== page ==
Very little of your time spent with Short Term 12 — whether it be watching the movie, thinking about it at home, or talking about it with a friend — won’t feel like a thousand pound weight on your shoulders. From the get-go, the movie has you, anchoring you down to its sad and beautiful world and demanding that you carry with you all of the incredible thoughts and feelings it has to offer. If you have not had personal experience with any of the film’s assortment of stories — stories of child abuse, abandonment, self-mutilation, oppressive depression and aloneness — the depictions will shock you. And if you have, they’ll shock you at how true they got it. The best shock of all: the ability to convey these things with such piercing reality and keep you afloat all the while. Short Term 12 doesn’t sugarcoat the depths to which these dark avenues can make a young person plunge. But it doesn’t leave you without hope, either.
In fact, Short Term 12 ushers you into its special world by allowing you to laugh at and with its characters. Brie Larson and John Gallagher Jr. play a pair of counselors at the titular home for disadvantaged children, actively pursuing beacons of light and love to lift them out of the sorrows of their occupation and personal histories. Larson, as the film’s star, gives far and away the most impressive performance of the year as a young woman who can put her all into rescuing her kids from the stormclouds that drown them in sadness and self-loathing but is also stuck beneath her own without so much as an umbrella. With the maturity of her character and her performance, you won’t believe that budding star Larson is only 23 years old.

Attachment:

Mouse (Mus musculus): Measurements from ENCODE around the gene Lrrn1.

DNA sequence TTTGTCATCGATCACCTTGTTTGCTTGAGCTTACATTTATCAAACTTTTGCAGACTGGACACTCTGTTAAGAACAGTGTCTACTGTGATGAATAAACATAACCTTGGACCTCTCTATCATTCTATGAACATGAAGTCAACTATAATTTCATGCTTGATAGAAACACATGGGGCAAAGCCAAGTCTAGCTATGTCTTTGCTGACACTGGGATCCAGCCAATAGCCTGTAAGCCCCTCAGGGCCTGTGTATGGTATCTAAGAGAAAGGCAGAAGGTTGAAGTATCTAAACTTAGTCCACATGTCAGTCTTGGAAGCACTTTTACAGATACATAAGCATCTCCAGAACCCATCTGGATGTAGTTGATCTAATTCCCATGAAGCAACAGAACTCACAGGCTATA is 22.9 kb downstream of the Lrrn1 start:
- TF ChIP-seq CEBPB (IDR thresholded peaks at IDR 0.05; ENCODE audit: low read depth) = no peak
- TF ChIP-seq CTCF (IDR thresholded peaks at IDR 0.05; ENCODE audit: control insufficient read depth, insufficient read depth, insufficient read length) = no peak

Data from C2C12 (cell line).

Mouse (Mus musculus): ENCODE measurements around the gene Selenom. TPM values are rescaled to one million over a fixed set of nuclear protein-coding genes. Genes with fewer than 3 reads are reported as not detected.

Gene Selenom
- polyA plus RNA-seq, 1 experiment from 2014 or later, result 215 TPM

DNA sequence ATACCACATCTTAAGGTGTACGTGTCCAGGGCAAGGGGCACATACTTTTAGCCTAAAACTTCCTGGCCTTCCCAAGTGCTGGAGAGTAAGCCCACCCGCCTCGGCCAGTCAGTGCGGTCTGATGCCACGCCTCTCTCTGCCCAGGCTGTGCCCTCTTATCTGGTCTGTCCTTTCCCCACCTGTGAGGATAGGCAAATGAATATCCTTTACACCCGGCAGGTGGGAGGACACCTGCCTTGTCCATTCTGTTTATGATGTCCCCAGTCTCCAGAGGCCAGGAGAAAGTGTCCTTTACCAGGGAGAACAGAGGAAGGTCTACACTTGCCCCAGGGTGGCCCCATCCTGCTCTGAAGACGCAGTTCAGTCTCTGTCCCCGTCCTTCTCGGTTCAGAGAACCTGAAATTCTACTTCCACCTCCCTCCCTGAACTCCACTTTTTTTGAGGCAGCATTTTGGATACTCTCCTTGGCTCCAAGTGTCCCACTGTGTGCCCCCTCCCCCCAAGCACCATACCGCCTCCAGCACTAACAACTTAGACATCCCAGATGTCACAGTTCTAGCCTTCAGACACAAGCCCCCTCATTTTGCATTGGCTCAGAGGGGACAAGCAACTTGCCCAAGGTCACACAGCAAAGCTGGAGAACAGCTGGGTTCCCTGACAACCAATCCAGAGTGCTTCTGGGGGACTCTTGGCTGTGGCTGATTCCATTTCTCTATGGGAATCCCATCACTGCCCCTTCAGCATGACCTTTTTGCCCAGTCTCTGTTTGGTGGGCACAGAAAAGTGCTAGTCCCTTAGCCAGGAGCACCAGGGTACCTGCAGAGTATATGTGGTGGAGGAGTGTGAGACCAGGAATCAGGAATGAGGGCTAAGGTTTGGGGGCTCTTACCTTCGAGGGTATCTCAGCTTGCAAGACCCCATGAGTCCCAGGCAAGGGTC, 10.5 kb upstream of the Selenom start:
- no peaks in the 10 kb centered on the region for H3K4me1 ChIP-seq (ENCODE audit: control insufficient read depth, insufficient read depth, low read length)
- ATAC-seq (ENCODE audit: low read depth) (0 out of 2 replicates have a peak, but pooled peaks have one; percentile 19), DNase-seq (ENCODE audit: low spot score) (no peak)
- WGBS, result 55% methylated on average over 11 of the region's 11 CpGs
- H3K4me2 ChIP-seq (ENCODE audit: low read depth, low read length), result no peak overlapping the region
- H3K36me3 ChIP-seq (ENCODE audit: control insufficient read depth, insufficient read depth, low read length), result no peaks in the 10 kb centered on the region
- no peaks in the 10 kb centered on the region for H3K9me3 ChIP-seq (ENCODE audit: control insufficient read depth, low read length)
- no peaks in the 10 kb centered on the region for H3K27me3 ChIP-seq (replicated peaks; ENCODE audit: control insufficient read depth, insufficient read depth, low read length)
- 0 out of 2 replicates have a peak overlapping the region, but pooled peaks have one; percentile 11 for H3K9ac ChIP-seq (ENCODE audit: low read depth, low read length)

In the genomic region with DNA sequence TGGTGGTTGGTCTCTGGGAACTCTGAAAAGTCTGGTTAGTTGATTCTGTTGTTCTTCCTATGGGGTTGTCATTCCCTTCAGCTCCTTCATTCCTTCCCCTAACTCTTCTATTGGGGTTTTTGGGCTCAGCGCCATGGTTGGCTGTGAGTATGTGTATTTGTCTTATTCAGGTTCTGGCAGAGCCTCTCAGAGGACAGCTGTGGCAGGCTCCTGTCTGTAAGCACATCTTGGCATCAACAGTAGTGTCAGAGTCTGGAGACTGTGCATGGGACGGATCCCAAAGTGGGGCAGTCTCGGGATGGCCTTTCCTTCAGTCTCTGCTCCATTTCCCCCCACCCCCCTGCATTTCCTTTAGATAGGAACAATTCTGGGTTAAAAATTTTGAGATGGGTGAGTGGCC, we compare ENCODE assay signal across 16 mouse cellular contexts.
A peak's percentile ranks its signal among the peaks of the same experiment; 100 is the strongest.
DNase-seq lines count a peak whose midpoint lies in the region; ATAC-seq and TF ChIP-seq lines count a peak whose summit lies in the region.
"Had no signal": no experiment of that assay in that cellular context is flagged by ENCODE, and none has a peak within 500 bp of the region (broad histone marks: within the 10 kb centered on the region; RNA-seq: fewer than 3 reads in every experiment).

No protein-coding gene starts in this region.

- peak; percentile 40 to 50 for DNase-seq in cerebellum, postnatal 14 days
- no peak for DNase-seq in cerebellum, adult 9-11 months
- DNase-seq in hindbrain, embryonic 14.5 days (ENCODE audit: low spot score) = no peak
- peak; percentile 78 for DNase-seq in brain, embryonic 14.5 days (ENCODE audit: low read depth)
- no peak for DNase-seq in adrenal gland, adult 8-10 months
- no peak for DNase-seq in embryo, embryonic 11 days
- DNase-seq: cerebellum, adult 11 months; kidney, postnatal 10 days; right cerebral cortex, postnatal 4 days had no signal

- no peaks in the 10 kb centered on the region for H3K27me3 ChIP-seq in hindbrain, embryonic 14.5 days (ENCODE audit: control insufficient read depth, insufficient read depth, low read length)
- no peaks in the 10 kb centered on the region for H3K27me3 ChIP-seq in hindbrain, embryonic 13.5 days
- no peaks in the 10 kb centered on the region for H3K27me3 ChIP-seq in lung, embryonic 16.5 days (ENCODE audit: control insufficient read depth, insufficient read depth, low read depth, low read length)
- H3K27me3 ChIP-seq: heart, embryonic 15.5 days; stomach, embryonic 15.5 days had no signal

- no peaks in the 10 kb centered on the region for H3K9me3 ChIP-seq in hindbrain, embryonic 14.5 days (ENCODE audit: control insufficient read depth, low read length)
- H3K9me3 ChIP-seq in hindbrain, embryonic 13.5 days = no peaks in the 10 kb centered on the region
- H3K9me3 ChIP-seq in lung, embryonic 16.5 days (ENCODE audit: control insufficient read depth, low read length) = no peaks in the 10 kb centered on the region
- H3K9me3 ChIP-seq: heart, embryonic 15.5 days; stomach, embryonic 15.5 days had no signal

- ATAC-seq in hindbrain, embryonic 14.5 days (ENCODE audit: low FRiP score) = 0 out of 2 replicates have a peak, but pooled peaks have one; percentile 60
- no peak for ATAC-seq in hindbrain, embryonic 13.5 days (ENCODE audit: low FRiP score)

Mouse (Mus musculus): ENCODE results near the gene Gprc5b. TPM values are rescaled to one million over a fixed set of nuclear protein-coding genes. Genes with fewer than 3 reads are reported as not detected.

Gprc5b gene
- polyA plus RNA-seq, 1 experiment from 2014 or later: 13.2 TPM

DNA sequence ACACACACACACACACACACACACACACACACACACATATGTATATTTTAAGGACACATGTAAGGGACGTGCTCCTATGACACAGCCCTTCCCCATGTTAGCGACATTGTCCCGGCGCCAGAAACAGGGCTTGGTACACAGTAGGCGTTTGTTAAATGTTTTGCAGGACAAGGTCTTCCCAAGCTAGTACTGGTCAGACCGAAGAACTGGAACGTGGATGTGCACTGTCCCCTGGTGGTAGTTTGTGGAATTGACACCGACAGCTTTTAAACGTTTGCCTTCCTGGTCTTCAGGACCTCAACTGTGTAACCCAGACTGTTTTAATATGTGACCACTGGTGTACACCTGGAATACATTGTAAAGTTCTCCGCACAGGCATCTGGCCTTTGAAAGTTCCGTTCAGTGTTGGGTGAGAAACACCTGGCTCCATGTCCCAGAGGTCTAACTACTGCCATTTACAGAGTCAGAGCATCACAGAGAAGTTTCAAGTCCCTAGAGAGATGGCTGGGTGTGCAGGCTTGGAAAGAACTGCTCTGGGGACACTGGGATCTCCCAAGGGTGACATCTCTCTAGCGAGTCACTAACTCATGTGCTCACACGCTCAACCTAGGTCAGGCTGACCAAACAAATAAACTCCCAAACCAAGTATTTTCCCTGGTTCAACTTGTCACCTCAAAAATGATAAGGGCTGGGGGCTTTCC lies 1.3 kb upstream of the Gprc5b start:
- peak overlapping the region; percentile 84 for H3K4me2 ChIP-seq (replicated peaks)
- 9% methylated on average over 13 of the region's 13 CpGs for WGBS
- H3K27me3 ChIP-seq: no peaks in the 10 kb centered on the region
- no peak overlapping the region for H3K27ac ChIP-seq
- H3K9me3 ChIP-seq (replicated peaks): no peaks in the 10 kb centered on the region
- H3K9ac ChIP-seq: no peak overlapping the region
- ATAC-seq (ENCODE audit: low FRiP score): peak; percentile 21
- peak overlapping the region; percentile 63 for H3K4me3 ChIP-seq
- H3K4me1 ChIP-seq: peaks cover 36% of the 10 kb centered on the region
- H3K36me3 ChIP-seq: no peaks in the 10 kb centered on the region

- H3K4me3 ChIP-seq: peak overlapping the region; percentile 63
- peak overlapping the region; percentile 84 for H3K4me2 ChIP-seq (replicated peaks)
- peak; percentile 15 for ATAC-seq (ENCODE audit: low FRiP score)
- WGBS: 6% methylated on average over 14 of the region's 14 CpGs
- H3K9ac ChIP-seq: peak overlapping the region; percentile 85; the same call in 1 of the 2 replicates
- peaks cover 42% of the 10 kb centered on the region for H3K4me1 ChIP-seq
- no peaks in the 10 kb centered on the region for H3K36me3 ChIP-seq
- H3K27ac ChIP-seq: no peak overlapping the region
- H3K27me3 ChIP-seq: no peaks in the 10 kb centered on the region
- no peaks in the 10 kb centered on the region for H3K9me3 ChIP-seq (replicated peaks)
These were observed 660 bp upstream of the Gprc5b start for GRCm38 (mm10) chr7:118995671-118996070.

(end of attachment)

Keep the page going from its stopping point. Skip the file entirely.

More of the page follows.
But Larson and Gallagher never rob their adolescent counterparts of the attention they both deserve (even more impressive than Larson playing a woman older than her real age are children so young offering performances so booming) and need to carry forth the vitality of Short Term 12. Although we really only have time to explore the stories of two kids at the home, what we get from each — and from the character of Short Term 12 itself — is enough to leave your heart in pieces. When we see the low lows of 17-year-old Marcus’ (Keith Stanfield) and 15-year-old Jayden’s (Kaitlyn Dever) battles with depression, anxiety, and parental malfeasance, we are shaken. We are invited into the saddest individual universes (as that is how their realities feel to these children: like all-encompassing, ever-reaching universes) to see the blackest crevices of rock bottom.
But again, Short Term 12 doesn’t leave us there to rot. It wants us to see everything the world is capable of in terms of heartbreak but it also wants us to know that this isn’t the ultimate, that there are ropes to pull us back up and plateaus to which we might ascend. And these, in testament to the magic worked by filmmaker Destin Cretton and his unparalleled cast, feel just as real as everything else we experience. To make the sad stories work, compel, feel true is a triumph. But to make the beacons of light and love shine as bright as they do and feel just as true notwithstanding — which Short Term 12 does, and so emphatically — that’s just shy of miraculous.